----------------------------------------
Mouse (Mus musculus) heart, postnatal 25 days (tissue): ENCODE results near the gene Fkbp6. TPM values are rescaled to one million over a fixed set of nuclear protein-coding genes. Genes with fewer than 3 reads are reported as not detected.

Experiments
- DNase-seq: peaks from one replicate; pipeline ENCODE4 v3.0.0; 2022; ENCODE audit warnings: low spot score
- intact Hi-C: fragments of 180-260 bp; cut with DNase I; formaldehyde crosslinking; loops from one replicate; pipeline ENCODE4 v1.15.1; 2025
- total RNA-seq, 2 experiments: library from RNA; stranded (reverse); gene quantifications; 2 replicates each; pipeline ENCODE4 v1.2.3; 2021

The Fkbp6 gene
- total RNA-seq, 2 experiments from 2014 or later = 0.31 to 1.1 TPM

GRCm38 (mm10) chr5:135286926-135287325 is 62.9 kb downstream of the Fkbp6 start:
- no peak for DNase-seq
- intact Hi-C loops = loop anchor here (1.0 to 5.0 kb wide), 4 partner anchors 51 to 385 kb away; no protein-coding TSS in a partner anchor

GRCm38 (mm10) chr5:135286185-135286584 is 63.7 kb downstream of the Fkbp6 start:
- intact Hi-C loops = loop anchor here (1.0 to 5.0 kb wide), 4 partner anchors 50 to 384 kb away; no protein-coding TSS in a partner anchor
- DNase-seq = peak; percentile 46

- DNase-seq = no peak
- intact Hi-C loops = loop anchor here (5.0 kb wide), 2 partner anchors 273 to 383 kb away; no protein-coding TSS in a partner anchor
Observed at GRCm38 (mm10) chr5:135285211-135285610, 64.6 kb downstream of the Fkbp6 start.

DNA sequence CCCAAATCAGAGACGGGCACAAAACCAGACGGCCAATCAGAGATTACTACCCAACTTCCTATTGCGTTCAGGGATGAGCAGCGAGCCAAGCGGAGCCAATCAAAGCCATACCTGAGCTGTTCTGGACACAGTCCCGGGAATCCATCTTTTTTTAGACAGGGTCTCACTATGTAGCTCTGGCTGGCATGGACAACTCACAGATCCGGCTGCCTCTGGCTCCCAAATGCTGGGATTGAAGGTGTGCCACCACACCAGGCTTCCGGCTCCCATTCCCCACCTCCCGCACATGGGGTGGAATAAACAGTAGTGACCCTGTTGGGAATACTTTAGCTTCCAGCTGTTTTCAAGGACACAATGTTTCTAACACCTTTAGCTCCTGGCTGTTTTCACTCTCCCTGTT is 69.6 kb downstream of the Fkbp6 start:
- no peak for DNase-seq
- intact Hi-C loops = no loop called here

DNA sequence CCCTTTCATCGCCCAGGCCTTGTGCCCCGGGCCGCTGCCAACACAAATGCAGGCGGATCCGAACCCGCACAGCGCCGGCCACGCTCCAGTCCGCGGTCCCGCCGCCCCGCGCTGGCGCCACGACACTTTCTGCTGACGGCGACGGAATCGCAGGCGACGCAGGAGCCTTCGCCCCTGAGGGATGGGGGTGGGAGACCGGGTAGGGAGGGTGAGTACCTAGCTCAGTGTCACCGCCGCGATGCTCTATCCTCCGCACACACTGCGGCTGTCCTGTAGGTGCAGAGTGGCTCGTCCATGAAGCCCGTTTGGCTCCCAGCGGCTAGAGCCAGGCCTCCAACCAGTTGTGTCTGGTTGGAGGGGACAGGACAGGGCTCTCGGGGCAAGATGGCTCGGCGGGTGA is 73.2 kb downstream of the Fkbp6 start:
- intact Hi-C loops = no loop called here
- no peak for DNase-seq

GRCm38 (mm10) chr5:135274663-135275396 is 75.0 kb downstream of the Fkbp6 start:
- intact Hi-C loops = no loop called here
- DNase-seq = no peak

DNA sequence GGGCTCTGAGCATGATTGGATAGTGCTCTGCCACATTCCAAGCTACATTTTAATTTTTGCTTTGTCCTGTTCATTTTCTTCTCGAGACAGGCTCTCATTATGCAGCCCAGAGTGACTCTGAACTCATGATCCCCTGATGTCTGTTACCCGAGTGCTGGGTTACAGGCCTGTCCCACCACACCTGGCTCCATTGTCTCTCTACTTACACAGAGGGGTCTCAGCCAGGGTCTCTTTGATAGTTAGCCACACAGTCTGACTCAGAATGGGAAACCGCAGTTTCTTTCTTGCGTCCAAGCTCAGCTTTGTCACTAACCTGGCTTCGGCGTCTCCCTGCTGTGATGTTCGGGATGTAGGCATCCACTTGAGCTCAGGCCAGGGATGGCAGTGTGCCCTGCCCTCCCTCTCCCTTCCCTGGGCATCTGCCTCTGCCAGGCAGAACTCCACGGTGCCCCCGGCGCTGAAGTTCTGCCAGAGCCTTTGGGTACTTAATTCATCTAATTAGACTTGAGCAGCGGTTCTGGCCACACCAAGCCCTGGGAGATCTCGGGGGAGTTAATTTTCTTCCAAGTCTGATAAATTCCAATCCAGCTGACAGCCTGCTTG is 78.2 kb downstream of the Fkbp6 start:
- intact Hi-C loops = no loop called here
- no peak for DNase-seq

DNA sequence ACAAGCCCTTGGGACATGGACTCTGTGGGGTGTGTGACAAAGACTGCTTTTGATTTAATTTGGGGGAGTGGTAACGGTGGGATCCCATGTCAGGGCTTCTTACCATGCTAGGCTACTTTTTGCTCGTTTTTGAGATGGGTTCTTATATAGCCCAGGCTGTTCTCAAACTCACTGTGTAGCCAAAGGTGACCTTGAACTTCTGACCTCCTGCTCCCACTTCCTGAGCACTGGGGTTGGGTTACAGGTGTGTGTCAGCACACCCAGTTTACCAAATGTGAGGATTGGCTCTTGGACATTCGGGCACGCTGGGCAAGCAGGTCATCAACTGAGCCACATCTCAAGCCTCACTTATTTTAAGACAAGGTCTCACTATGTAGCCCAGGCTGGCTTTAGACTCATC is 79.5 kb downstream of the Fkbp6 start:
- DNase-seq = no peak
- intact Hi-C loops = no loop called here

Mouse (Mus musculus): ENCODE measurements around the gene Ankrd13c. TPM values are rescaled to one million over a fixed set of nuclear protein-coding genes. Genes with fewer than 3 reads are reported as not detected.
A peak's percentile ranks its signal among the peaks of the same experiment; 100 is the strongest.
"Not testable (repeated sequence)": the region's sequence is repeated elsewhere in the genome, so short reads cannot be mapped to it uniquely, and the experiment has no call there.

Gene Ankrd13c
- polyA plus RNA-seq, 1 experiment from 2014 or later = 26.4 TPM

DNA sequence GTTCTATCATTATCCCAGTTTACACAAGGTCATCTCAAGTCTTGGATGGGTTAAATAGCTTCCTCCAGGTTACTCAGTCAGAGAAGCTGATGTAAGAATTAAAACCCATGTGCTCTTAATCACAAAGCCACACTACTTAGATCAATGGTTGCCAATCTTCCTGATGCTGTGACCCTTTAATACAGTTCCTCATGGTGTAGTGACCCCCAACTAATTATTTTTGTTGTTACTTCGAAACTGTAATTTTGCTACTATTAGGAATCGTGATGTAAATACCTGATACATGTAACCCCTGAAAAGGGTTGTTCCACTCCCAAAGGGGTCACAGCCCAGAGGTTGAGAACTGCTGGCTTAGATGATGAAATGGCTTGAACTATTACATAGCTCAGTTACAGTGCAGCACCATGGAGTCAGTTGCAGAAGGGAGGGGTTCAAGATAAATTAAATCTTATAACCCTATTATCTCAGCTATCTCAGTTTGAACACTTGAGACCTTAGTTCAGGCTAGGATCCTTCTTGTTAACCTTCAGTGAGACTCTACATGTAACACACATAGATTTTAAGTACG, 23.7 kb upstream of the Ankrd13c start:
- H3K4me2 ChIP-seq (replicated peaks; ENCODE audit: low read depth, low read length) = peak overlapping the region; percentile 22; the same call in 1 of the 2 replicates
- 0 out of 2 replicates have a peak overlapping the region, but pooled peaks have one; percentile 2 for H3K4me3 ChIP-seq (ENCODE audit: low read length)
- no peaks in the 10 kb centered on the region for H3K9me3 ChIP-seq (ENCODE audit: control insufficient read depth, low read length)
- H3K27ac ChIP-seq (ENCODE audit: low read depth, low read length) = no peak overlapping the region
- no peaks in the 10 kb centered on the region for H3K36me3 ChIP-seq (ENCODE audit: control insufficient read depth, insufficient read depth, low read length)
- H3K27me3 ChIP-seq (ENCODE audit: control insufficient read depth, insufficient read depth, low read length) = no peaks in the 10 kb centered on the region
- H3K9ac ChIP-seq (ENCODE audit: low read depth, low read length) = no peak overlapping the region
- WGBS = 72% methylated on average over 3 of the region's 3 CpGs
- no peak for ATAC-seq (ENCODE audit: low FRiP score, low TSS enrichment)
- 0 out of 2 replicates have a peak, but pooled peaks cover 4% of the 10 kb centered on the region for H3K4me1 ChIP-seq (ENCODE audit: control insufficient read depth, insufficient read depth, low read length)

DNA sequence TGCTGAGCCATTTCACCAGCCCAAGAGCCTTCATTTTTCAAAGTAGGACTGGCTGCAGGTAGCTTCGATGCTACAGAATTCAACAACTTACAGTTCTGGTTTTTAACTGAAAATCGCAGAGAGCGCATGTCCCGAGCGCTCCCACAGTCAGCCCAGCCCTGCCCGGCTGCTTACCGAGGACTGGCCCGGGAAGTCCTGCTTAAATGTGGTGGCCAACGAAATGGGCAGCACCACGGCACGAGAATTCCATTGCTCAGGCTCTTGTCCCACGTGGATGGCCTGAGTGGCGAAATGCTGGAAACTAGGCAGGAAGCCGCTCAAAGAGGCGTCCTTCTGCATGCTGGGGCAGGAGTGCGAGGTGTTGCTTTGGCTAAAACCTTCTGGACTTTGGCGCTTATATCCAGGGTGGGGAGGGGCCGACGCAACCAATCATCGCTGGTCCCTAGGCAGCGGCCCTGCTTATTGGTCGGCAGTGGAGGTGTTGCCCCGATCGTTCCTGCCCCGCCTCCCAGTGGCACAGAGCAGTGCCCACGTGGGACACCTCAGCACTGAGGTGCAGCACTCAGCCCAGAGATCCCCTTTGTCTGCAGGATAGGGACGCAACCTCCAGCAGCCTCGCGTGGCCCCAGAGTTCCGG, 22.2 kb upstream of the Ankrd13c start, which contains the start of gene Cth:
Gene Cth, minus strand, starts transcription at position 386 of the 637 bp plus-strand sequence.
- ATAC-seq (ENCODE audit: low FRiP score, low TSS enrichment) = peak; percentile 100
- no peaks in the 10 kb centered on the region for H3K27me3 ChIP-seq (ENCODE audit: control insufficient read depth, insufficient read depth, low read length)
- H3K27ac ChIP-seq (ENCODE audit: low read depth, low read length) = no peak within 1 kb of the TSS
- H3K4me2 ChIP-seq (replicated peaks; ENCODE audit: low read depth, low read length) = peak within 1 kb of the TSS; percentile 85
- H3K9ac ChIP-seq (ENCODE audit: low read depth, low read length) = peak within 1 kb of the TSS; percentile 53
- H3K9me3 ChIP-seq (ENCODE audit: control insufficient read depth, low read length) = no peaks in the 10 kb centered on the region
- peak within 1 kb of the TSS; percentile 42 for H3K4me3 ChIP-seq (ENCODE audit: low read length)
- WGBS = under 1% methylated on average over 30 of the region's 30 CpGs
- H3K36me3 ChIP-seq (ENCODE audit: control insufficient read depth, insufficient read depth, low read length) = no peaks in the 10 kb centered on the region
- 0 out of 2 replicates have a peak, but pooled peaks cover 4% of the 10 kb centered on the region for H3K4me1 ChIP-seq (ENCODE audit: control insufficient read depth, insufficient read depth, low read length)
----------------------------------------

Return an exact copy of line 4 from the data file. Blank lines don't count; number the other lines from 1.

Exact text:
- intact Hi-C: fragments of 180-260 bp; cut with DNase I; formaldehyde crosslinking; loops from one replicate; pipeline ENCODE4 v1.15.1; 2025